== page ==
Planned well, a good author visit can enhance what you’re currently doing in the classroom. The first thing to do ahead of time is therefore think about is how you’d like the visit to be organised. Start with your curriculum links – which particular topic do you think could come alive in the hands of a visiting speaker?
Having identified an area to focus on, consider then what you’d like the visiting author to actually do. The most basic option would be to have them read out one or more portions of their work, followed by some talk of what their process of creating characters usually involves and a discussion of where they like to write, before ending with a Q & A session. You could think a little more ambitiously, however. For example, why not ask the author to help run a writing workshop, or even a drama session in which the children role play some of their characters and scenes?
Once you’ve decided on the purpose of your author’s visit, and how you’d ideally like to involve them, the next stage is to actually find an author (unless you already have one in mind, of course). Unfortunately, some authors simply don’t do school visits at all, while others can be in heavy demand and therefore unavailable for long stretches time. Depending on who they are and their public profile, you may need to start planning their visit as much as a year or more in advance.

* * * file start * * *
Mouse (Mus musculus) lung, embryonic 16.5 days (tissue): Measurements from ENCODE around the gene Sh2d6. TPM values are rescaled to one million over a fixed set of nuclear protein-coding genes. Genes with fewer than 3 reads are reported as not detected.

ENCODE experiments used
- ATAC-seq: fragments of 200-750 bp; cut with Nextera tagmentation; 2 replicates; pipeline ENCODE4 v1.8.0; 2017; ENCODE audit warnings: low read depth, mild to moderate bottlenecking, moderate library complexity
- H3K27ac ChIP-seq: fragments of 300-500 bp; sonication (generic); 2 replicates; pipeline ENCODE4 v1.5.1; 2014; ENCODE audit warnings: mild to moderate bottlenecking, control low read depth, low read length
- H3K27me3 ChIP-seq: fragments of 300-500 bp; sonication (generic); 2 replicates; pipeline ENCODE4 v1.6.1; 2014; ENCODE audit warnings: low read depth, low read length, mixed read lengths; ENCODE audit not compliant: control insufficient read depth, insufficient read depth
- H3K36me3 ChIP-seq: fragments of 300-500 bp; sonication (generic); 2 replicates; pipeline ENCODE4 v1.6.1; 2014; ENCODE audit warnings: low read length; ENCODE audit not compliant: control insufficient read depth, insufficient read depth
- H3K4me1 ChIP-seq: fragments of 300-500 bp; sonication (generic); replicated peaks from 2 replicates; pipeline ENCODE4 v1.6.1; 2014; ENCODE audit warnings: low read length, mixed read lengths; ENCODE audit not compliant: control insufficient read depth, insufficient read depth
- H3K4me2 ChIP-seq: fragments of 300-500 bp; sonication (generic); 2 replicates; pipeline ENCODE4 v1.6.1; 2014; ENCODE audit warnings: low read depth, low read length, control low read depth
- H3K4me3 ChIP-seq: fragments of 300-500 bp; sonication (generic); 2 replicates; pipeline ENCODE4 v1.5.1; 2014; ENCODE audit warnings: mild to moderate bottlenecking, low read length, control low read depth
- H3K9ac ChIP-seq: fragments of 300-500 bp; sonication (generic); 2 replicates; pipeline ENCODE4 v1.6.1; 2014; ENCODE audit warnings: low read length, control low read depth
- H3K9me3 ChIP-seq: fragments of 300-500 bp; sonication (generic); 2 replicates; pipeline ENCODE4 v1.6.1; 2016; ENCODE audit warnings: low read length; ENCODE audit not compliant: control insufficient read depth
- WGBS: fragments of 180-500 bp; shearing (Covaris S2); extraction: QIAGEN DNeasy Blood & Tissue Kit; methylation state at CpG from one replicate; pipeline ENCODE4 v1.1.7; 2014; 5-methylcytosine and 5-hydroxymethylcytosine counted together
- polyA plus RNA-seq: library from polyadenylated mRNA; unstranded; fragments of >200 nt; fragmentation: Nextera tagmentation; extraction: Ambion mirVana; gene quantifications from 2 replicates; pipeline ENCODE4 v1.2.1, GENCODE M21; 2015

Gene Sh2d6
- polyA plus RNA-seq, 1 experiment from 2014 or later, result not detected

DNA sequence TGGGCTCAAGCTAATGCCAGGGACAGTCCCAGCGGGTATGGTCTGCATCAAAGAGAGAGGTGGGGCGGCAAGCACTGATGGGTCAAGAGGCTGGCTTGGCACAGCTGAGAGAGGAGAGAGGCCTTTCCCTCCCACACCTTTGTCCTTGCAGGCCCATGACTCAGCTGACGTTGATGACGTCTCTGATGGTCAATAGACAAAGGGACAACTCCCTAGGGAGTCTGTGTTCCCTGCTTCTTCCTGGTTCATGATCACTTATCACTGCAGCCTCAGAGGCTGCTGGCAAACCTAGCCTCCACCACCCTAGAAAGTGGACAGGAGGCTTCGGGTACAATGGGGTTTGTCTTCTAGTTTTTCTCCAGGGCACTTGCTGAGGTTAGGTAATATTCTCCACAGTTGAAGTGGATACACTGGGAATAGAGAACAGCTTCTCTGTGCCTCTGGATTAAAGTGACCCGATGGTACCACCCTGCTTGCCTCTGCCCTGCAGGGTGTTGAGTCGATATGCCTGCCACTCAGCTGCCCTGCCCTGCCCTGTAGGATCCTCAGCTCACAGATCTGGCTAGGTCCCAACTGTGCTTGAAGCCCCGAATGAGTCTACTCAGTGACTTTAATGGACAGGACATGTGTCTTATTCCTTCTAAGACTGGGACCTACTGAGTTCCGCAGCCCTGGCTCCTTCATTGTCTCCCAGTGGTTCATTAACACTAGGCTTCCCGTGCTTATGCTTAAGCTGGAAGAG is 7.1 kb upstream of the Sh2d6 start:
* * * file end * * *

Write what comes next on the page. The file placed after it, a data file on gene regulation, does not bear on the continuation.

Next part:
A good way of finding willing authors is via the professional directory maintained by the National Association of Writers in Education. Accessible via a national map, it lets users select authors by school phase, specialism (‘storytelling’, ‘poetry’, ‘scriptwriting’, etc.) and location.
Having found an author, liaised with them about what they’ll do on the day, agreed on a fee and set a date, the thing to do next is build up some buzz. Ask the author to contact their publisher about getting in some books for purchase that the author can sign and prepare some posters advertising the event. If you can, inform parents of the event in writing, mentioning that they can give their child the money to buy a signed book
Officially, if the visitor won’t be left alone with the children then a DBS check isn’t needed, but some schools require that all visitors be vetted. If you’re unsure, consult your school’s visits policy.
Also check whether your LA, governors or trustees require visiting speakers to have public liability insurance. If so, it’ll be up to the author to arrange this, though if they undertake school visits regularly there’s a good chance that they’ll have done so already.
Terry Freedman is an independent education technology consultant and writer